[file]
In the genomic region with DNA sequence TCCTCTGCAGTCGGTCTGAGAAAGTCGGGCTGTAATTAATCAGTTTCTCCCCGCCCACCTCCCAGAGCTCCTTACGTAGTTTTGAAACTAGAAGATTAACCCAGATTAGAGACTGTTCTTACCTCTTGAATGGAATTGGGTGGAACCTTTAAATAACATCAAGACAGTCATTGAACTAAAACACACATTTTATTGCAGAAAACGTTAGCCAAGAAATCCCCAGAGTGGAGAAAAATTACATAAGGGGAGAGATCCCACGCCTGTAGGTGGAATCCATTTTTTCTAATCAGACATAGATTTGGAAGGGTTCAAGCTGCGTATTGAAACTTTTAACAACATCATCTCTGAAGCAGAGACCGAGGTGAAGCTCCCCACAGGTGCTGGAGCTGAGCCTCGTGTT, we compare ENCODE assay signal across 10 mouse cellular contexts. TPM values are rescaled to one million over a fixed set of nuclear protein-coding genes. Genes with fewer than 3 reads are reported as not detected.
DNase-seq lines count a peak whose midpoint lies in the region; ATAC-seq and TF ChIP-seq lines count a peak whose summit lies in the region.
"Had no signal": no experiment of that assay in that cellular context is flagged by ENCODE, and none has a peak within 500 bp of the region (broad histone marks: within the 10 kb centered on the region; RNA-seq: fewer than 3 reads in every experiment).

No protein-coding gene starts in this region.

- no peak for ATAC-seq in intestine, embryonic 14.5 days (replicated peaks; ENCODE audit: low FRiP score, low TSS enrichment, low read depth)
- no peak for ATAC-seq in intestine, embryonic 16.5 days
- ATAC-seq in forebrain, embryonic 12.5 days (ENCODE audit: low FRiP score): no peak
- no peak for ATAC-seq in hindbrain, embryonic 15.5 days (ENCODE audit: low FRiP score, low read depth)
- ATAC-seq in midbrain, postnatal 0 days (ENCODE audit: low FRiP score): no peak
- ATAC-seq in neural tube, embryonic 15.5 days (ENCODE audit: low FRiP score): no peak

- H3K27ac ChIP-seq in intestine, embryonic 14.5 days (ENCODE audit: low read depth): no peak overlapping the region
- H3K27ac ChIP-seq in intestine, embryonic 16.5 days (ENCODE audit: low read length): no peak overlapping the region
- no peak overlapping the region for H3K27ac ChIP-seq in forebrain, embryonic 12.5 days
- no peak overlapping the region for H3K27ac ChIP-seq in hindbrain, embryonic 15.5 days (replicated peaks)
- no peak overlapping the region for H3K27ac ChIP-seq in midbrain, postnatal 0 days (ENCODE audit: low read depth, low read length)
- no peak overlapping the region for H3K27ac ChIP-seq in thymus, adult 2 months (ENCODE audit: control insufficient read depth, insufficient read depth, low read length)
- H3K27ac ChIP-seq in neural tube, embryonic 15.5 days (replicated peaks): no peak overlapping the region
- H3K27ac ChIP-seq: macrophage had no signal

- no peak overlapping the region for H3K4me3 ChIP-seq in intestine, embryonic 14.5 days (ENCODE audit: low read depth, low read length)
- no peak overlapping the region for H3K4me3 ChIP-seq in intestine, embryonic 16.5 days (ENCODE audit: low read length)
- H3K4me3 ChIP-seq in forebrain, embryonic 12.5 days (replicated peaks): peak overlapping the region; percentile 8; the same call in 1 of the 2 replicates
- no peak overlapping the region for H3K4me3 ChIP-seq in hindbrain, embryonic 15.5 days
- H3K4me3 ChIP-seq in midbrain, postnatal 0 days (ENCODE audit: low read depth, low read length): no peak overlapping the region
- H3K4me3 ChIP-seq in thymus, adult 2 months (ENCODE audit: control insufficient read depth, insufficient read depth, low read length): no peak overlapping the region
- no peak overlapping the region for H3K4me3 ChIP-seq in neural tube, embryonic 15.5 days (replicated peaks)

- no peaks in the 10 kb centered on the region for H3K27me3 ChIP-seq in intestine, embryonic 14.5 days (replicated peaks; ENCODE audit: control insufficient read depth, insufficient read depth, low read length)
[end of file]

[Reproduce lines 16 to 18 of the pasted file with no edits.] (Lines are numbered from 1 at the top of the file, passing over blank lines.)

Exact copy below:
- no peak overlapping the region for H3K27ac ChIP-seq in thymus, adult 2 months (ENCODE audit: control insufficient read depth, insufficient read depth, low read length)
- H3K27ac ChIP-seq in neural tube, embryonic 15.5 days (replicated peaks): no peak overlapping the region
- H3K27ac ChIP-seq: macrophage had no signal